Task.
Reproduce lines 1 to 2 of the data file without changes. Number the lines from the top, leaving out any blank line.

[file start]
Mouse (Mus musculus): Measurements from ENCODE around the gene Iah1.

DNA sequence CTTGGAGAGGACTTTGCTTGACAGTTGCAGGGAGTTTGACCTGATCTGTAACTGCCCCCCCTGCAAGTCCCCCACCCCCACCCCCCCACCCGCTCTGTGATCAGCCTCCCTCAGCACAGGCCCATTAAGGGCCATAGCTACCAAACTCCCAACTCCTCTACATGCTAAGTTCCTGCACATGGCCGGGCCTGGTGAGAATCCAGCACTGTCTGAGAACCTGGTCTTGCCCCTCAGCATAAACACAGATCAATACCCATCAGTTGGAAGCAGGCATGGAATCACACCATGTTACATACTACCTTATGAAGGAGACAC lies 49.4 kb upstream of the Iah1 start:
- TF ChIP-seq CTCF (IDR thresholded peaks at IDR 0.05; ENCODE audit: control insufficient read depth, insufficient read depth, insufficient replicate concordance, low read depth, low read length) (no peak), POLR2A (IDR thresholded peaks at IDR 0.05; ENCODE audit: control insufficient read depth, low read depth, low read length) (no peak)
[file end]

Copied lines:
Mouse (Mus musculus): Measurements from ENCODE around the gene Iah1.

DNA sequence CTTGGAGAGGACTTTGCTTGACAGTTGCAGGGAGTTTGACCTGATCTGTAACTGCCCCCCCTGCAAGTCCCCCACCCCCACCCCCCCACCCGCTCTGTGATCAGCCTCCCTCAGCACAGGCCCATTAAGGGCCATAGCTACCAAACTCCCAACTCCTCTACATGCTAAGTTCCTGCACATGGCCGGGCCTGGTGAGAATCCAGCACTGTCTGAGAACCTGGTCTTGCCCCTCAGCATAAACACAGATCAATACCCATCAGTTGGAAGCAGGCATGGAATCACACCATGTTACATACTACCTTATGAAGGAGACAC lies 49.4 kb upstream of the Iah1 start: